Glencore to cut Australian coal production

Glencore is working on plans to slash output from Australian coal mines in response to weak prices, in a move that will reinforce the Swiss miner's reputation as the most active manager of supply and demand in global commodity markets.

Glencore is yet to finalise which of its NSW and Queensland mines will bear the brunt of the cuts but confirmed it would soon make ''targeted volume reductions'' in Australian coal.

The closure of individual mines is the likely outcome of Glencore's ''targeted'' cuts. Glenn Campbell

The move comes after prices for top-quality thermal coal from NSW have slumped from more than $US120 a tonne to just $US51 a tonne over the past two years, leaving an estimated 30 per cent of local mines in the red.

Glencore also has a small presence in Queensland coking coal, where prices have slumped from $US210 a tonne in May 2019 to $US111 a tonne on July 22.

While the closure of individual mines is the likely outcome of the ''targeted'' cuts, one option yet to be ruled out is attempting to achieve the cuts collectively across Glencore's Australian mines to limit the impact on workers.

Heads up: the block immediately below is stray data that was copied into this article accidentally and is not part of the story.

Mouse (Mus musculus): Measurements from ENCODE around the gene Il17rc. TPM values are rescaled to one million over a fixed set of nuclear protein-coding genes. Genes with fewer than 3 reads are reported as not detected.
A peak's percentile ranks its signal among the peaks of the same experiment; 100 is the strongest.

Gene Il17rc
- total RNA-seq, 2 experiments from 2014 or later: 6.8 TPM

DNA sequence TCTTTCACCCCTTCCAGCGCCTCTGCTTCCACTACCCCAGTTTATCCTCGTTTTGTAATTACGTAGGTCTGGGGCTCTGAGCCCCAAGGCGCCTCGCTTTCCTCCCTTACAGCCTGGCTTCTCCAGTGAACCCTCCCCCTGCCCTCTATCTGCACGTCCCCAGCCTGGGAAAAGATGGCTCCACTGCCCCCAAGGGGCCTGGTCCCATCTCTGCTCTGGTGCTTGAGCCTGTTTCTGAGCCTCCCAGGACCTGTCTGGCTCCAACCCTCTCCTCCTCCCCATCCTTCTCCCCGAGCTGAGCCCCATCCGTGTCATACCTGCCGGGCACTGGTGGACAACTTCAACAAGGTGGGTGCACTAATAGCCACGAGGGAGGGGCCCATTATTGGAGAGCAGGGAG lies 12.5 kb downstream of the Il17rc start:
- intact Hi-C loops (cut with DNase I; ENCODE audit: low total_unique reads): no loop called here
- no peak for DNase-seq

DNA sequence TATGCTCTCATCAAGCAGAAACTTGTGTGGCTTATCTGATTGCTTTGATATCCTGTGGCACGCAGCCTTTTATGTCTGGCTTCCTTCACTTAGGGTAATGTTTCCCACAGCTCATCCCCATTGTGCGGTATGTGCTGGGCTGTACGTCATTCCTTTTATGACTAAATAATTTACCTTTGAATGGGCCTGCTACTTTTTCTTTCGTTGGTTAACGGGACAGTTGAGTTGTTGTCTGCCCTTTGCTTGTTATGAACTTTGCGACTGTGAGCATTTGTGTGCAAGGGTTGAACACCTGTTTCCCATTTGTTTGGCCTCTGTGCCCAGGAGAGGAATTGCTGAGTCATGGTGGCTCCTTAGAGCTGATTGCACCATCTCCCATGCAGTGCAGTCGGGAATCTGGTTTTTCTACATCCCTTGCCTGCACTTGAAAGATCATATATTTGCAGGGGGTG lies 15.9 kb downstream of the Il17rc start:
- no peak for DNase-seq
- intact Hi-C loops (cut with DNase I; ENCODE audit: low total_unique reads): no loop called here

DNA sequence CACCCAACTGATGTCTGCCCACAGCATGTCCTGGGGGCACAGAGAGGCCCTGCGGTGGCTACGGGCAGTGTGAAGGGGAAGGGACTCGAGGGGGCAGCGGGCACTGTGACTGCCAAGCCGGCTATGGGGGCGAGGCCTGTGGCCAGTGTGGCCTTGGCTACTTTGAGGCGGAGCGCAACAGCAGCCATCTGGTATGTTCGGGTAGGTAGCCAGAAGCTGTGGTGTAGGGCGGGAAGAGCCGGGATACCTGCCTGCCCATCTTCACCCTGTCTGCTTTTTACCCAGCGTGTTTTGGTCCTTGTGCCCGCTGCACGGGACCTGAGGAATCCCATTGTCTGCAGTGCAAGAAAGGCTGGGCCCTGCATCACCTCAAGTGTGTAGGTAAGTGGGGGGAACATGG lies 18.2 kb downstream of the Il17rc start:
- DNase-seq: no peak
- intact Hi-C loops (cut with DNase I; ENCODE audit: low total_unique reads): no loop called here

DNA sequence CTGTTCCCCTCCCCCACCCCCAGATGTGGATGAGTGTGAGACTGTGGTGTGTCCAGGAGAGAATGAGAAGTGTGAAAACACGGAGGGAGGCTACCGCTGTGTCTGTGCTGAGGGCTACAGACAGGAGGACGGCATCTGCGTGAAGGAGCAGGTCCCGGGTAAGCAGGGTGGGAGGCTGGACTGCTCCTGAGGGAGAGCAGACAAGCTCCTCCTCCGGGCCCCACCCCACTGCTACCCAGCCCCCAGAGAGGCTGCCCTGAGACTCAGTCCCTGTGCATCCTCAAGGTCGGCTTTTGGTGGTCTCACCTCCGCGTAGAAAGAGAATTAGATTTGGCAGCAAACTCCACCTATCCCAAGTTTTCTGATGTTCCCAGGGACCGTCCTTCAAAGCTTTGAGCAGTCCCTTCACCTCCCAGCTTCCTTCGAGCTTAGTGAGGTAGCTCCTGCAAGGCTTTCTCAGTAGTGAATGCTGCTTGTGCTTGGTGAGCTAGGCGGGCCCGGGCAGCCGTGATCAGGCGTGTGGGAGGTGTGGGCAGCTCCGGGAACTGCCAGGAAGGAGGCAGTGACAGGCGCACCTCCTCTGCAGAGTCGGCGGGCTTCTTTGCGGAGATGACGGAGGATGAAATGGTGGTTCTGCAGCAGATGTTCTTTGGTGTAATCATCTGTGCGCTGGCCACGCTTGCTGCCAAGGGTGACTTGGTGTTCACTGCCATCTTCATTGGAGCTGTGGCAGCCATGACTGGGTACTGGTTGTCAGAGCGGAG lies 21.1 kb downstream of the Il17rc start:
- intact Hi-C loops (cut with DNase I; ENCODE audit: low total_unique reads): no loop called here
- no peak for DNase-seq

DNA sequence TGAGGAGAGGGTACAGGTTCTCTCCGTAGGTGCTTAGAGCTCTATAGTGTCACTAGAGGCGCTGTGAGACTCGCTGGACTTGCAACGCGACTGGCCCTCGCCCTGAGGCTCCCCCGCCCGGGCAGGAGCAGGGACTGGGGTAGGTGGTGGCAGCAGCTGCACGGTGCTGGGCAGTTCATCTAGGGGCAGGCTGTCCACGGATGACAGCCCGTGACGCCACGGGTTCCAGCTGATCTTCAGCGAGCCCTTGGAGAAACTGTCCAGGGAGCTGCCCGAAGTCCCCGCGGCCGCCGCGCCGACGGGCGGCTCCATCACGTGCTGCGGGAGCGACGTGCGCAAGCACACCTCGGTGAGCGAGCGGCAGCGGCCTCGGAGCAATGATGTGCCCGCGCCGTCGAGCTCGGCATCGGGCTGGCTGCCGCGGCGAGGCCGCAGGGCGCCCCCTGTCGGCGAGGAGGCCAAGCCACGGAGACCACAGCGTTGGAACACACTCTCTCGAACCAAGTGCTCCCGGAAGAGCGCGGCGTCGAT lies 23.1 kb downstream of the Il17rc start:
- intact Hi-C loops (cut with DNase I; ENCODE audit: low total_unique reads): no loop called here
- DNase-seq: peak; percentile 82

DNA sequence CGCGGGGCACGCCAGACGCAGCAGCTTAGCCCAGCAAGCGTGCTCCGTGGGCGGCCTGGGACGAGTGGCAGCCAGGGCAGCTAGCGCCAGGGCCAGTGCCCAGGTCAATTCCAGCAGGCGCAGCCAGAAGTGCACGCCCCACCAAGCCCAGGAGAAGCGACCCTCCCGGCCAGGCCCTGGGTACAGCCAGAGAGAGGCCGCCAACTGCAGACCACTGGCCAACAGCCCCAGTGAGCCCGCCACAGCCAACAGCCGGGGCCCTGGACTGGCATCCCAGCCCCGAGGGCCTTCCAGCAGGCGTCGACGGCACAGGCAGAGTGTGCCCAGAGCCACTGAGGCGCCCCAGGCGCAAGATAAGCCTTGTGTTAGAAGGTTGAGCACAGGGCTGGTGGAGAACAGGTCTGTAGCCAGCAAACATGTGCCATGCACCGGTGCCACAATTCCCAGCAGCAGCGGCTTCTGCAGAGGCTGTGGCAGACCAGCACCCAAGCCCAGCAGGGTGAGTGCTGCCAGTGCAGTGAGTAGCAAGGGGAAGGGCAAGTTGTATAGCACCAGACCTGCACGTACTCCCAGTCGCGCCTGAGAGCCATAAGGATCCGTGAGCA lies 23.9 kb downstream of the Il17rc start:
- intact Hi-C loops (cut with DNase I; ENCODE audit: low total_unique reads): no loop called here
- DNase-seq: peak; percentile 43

Production from Glencore's less competitive Colombian coal mines has already been reduced, and the company's global coal business will collectively produce 14 per cent (18 million tonnes) less than previously thought this year.

For context, that is the equivalent of taking Whitehaven Coal's entire annual export volumes out of the coal market.

The looming cuts are reminiscent of 2015, when Glencore slashed its Australian coal output by 15 per cent in a bid to reduce an oversupply of coal that was weighing on prices.

"We won't and can't run mines that don't make a financial contribution," Glencore's mining boss Peter Freyberg said in October 2015.

In the same year, Glencore slashed zinc production at its Queensland mines because of a global oversupply of that commodity.

Those 2015 cuts to Australian coal and zinc production played a big role in the price rally that hit markets for both commodities over the subsequent three years, and the looming cuts to coal output will bolster perceptions that coal prices can't fall much further.

Glencore is not the only miner curbing output; Canadian coking coal miner Teck announced in July that it would reduce its annual production target from 25.7 million tonnes of coking coal to between 21 million and 22 million tonnes.

The coal production target issued by BHP for the year ahead was also softer than expected.

Read the full article published in the Australian Financial Review 03 August 2020